Dear Henry Tate,

Do artists have ‘stages’ in the way that they used to? Philip Guston famously ditched abstraction for cartoon-inspired figuration, much to the bemusement of critics. Jackson Pollock got famous for work he made over a five-year period. Some stages are short-lived. As Bernard Marcadé writes, Magritte’s underrated ‘vache’ period – which was a clear break from his traditional Surrealism – lasted only a couple of years. J.E. Millais (at Tate Britain) has many stages in his long career. Best known for his Pre-Raphaelite picture Ophelia, in later life he painted emotive, empty landscapes. They reflected a poetic sincerity that avoided the mawkish sentimentalism of the High Victorian era.

Some artists, however, remain confidently consistent throughout. One such is Louise Bourgeois. As her retrospective exhibition at Tate Modern will show, her drawings and sculptures reflect the strength of vision of her personal universe that has been there from the beginning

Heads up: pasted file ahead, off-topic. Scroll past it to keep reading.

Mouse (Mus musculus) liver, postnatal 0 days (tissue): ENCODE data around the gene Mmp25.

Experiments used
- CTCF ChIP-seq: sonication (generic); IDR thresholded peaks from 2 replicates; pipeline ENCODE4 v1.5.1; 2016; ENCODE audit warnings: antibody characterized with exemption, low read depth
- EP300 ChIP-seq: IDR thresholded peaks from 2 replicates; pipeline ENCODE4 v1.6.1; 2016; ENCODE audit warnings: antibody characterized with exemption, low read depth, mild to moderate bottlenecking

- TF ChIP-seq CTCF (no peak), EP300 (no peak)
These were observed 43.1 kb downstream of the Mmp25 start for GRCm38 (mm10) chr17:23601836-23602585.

Retrospectives in themselves are selective, and, due to the naturally patchy nature of any museum’s collection, we are more likely to see a piece in isolation - or in the context of other works. Where and how these are displayed together shapes the way we think about them, a theme explored in Jonathan Harris’s piece on Tate Liverpool’s rehang. The critic Ralph Rugoff once commented that if you took Damien Hirst’s shark to Sea World, it would be just a dead fish. Something to bear in mind when visiting the Turner Prize retrospective at Tate Britain. Martin Herbert describes the prize as ‘a bellweather of contemporary British art practice’, but how will these works – seen together for the first time – look today?

Bice Curiger and Simon Grant.

Henry Tate holding a model of Tate Gallery Pall Mall Gazette 21 July 1897.

Henry Tate holding a model of Tate Gallery, Pall Mall Gazette, 21 July 1897
© Tate archive